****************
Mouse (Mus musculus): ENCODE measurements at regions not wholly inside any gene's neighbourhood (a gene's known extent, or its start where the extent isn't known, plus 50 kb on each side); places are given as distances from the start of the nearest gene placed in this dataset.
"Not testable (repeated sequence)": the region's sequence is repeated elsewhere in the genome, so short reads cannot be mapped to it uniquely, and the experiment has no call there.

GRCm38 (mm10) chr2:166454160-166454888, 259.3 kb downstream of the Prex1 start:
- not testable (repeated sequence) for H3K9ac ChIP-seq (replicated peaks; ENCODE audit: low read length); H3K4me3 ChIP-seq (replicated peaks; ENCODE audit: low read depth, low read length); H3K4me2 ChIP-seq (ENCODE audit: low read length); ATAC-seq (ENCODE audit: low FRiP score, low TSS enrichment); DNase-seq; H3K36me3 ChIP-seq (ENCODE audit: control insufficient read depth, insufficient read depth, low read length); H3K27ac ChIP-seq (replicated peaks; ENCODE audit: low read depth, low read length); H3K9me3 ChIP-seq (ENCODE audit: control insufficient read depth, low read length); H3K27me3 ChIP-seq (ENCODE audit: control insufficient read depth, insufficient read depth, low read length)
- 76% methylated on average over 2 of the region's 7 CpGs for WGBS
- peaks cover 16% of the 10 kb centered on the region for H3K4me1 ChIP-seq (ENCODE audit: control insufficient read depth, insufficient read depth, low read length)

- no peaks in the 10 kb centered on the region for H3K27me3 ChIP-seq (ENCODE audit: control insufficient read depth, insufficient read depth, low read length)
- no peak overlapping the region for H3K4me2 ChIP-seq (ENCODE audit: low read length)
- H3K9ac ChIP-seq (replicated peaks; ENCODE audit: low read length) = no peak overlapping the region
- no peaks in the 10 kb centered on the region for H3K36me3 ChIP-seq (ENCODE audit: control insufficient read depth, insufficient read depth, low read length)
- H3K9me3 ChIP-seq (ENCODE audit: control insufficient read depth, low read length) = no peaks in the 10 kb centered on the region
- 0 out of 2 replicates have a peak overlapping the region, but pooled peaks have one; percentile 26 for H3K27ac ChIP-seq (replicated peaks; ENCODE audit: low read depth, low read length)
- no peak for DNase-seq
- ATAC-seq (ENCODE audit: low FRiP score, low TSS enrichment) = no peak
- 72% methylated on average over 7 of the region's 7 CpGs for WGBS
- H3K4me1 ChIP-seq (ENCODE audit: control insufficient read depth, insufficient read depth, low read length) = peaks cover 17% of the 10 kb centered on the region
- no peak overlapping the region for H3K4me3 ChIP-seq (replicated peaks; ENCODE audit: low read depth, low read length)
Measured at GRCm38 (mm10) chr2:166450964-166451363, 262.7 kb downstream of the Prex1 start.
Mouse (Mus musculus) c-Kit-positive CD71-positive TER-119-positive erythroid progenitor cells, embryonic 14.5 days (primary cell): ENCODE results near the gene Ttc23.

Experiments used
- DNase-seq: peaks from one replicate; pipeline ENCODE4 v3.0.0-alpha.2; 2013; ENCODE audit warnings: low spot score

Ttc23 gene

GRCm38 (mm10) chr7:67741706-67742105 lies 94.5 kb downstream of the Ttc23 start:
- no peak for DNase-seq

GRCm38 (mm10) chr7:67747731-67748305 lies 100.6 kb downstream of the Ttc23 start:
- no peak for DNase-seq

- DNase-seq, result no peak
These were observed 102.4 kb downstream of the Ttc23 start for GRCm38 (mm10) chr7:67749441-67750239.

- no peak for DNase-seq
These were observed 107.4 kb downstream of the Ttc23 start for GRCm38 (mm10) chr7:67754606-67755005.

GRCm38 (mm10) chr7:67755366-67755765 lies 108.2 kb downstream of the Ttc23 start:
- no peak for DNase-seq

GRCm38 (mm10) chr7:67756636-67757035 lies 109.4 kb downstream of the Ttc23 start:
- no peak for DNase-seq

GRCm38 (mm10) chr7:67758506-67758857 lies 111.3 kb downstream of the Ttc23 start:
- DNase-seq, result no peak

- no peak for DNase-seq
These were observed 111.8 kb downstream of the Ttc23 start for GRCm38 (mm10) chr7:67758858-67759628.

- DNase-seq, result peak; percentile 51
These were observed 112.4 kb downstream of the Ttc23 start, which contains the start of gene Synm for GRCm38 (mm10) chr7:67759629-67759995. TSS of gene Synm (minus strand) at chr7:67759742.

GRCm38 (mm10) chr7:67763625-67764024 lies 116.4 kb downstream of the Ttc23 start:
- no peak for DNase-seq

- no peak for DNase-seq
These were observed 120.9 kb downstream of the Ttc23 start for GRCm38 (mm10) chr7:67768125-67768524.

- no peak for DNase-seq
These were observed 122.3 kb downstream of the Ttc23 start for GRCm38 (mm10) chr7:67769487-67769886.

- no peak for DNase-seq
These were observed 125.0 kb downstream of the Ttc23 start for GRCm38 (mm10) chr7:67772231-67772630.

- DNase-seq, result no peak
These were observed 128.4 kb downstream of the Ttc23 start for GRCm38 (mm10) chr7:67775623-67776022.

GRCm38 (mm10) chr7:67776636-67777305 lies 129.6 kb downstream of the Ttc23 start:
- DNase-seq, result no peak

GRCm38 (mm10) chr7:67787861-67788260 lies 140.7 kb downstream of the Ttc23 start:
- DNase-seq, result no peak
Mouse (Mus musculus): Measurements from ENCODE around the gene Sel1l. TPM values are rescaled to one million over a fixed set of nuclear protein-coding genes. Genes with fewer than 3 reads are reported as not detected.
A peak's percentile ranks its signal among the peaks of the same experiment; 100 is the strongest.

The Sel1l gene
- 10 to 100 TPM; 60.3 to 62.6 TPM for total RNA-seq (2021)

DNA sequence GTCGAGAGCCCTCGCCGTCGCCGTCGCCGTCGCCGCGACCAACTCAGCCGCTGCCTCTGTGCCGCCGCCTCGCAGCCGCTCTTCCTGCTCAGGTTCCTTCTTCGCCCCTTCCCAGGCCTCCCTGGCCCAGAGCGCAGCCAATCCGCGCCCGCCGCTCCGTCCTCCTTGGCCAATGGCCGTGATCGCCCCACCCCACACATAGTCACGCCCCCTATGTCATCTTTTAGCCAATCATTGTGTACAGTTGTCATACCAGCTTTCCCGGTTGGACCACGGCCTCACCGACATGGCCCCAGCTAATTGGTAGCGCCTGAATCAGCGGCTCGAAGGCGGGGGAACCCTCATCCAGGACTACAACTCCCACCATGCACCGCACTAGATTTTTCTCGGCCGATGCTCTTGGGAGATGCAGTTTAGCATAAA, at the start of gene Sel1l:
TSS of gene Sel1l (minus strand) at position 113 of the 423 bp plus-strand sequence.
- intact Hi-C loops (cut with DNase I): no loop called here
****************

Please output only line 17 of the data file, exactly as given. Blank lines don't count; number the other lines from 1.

- no peak overlapping the region for H3K4me3 ChIP-seq (replicated peaks; ENCODE audit: low read depth, low read length)